Josh Malerman’s newest release Pearl was published last month. What you may not know is that Pearl is actually a reprint of Malerman’s out of print title, On This, the Day of the Pig. Many readers felt disappointed by this, but I found it to be of no trouble. If you are a fan of Malerman, you may not have been able to get your hands on On This, the Day of the Pig, so Pearl comes as a nice surprise.

I am a fan of Malerman myself, following closely his Bird Box series, including the second novel in the series, Malorie. My review can be found here.

Pearl proves to be a horrifically fun romp in the mud. Pearl follows the saga of Pearl, a telepathic, demonic pig. While I thought this sounded pathetically lame, after about twenty pages I was off to the races engrossed in this narrative. Pearl can get in your head, make you do things, make you think you want to do those things. When the grandfather who owns the farm that Pearl lives in has his grandson over to visit, things turn sinister. Jeff lops the head off of a pig with an axe for no reason. All you need to know is that things escalate from there.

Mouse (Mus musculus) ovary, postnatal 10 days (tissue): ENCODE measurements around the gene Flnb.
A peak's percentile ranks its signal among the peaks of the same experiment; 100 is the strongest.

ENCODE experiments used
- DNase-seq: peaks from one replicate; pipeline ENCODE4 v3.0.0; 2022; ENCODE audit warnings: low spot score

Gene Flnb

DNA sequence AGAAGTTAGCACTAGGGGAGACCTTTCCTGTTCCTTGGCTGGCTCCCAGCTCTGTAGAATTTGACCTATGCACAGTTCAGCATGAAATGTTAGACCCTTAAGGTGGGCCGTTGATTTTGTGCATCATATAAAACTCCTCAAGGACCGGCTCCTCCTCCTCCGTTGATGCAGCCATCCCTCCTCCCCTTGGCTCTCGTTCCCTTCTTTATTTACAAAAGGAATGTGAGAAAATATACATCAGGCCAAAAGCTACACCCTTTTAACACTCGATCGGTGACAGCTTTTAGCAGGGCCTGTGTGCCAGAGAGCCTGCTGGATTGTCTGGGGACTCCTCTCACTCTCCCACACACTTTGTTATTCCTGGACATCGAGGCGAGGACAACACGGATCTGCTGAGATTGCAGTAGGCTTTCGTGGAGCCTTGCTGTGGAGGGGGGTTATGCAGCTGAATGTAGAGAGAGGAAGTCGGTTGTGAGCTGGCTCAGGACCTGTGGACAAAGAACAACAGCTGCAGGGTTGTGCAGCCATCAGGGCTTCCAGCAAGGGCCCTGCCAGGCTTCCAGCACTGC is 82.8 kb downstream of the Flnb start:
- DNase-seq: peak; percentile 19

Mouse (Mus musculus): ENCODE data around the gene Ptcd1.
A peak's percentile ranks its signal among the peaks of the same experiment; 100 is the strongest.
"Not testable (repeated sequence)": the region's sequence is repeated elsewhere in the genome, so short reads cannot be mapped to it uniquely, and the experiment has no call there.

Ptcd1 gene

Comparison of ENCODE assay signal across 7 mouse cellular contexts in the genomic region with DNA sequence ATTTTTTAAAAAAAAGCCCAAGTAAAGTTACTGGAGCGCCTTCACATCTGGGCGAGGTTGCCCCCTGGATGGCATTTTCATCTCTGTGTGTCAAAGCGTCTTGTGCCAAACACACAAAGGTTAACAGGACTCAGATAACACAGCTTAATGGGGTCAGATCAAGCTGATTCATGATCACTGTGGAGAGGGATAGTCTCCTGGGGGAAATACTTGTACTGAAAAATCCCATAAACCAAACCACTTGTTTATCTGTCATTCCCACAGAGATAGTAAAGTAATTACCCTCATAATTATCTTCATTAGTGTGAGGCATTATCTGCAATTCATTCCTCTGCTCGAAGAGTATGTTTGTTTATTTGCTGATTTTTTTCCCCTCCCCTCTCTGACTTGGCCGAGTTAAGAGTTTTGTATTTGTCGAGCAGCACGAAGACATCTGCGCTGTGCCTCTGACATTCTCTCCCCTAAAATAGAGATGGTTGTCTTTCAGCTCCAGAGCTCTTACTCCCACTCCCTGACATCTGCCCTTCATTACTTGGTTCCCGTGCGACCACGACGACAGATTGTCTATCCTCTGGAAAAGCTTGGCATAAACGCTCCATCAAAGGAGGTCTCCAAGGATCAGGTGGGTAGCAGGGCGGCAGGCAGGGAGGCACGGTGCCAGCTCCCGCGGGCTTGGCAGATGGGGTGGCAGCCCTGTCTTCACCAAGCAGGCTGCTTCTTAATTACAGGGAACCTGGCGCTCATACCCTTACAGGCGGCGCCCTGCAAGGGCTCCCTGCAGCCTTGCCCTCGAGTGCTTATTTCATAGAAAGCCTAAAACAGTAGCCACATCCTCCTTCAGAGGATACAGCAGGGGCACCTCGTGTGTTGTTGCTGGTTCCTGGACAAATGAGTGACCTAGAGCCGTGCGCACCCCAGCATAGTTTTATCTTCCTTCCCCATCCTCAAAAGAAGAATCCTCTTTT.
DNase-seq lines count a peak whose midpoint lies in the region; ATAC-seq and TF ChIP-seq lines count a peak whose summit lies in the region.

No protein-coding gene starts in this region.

Josh Malerman’s AMA Photo on Reddit

This novel is gory, cinematic, and could easily be a film. It would make a truly terrifying cinematic experience. The plot and characters are something straight out of a wacky Stephen King meets Charlotte’s Web mashup. It may sound dorky, but trust me, you’ll have goosebumps reading about Pearl exacting his agenda on the humans.

Malerman was ambitious with a narrative that could have easily gone south. Pearl is fast-paced and unsettling, remarking on animal abuse and fairy tales somehow at the same time. This text is a decent way to spend your time. I will say – it is no Bird Box – but it is great nonetheless.

4 out of 5 stars (4 / 5)
About the Author

Sarah Moon is a stone-cold sorceress from Tennessee whose interests include serial killers, horror fiction, and the newest dystopian blockbuster. Sarah holds an M.A. in English Literature and an M.F.A. in Fiction Writing. She works as an English professor as well as a cemeterian. Sarah is most likely to cover horror in print including prose, poetry, and graphic forms.

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